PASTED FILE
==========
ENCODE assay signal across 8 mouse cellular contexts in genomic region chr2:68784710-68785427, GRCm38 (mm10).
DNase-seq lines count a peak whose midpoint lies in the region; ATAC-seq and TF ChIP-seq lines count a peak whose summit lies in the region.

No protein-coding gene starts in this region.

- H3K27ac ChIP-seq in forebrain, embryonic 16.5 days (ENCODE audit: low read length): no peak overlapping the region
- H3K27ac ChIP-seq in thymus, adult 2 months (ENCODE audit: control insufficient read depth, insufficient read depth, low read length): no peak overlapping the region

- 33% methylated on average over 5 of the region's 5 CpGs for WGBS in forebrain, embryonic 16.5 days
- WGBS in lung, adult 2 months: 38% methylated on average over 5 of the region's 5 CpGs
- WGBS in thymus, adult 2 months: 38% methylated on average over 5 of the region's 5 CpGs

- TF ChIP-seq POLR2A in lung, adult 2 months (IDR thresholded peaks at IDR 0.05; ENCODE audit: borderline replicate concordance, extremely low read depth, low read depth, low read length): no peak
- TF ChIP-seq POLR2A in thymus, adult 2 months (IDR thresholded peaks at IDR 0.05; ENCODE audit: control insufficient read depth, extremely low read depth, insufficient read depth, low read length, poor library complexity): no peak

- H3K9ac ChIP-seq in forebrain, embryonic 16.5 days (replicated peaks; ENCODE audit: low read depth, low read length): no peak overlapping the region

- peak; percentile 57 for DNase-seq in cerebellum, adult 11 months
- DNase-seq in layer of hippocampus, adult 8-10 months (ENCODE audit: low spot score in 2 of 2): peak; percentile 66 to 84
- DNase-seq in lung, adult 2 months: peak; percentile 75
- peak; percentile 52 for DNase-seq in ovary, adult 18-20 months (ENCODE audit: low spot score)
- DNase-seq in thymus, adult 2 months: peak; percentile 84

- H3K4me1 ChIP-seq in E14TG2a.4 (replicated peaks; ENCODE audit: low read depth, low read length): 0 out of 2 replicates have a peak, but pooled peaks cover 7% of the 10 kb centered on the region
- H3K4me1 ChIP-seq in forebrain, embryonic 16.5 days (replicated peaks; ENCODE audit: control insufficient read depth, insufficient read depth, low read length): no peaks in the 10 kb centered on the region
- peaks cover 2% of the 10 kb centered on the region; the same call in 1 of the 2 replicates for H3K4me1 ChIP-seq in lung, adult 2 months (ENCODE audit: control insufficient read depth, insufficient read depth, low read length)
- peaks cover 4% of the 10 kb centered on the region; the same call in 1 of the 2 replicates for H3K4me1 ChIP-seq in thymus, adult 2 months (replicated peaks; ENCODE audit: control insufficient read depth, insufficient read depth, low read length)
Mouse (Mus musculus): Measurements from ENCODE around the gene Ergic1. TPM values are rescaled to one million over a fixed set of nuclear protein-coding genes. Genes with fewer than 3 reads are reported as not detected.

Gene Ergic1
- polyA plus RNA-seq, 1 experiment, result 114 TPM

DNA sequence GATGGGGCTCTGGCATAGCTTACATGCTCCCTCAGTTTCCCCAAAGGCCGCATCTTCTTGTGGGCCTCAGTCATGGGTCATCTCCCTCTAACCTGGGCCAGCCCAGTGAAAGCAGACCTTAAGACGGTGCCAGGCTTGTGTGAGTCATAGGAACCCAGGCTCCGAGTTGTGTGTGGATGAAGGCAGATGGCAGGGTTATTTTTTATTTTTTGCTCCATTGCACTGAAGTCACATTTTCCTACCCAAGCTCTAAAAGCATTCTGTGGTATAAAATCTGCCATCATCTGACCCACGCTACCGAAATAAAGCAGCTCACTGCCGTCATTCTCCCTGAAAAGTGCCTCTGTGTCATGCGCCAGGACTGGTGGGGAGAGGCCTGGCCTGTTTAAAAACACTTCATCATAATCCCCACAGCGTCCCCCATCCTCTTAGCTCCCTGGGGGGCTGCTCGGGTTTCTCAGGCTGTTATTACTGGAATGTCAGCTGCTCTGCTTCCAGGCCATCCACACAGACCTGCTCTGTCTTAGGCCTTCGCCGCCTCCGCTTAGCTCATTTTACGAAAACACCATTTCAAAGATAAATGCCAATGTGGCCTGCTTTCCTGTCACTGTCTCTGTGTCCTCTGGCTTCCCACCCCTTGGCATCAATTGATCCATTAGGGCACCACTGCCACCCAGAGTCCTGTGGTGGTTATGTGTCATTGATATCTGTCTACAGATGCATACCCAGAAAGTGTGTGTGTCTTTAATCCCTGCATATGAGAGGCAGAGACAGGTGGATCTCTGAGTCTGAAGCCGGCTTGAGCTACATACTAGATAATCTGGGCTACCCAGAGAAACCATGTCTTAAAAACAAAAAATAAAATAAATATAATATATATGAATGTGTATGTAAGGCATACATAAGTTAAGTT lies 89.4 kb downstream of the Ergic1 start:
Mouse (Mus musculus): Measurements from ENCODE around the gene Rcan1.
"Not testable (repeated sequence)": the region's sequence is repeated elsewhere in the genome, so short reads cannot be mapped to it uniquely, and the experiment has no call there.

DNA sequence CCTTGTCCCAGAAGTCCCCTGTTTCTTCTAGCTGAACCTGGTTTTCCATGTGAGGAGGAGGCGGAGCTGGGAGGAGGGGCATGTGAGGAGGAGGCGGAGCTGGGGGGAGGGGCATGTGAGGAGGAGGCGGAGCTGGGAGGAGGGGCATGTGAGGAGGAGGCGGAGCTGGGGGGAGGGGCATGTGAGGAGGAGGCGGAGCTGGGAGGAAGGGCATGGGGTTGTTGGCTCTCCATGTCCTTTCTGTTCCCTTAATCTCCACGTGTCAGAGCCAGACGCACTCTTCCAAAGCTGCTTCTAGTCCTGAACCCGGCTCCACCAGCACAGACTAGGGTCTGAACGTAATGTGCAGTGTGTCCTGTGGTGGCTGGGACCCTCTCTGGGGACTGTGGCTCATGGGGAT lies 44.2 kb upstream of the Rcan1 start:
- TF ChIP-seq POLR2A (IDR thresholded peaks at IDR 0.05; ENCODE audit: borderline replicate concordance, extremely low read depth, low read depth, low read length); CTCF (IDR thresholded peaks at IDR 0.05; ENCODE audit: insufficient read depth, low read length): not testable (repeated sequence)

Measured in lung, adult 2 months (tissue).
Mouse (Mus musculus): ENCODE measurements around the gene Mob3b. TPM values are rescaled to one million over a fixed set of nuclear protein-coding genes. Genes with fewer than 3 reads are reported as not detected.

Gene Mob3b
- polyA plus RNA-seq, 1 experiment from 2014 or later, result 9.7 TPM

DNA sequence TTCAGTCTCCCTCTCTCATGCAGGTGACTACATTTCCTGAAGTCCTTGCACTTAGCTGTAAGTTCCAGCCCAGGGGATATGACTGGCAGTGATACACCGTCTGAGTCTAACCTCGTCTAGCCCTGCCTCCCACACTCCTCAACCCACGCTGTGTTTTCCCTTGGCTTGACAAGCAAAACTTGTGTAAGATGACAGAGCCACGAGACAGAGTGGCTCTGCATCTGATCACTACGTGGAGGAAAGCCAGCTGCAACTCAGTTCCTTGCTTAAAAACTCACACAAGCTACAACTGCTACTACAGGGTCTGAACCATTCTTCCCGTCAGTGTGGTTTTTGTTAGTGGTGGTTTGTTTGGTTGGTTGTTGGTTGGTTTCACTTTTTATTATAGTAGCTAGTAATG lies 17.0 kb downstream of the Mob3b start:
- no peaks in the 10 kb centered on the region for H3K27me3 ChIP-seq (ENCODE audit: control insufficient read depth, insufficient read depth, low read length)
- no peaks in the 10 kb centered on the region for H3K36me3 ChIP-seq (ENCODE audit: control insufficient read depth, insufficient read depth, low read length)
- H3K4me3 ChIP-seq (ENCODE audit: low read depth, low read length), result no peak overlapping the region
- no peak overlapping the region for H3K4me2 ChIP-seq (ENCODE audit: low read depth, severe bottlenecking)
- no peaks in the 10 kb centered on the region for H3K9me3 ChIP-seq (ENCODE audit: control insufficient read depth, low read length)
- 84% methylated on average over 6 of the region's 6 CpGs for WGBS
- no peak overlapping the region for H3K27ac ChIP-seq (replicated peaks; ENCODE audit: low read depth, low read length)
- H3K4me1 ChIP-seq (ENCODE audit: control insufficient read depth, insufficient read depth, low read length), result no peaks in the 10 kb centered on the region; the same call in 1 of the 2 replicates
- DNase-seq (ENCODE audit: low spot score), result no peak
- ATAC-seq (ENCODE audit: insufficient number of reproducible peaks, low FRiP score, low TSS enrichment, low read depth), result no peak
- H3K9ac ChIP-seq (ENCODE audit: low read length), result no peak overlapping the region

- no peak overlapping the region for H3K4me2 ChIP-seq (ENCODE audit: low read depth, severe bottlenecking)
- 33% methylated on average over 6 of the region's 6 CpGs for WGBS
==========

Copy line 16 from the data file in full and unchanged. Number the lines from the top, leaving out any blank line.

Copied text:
- DNase-seq in thymus, adult 2 months: peak; percentile 84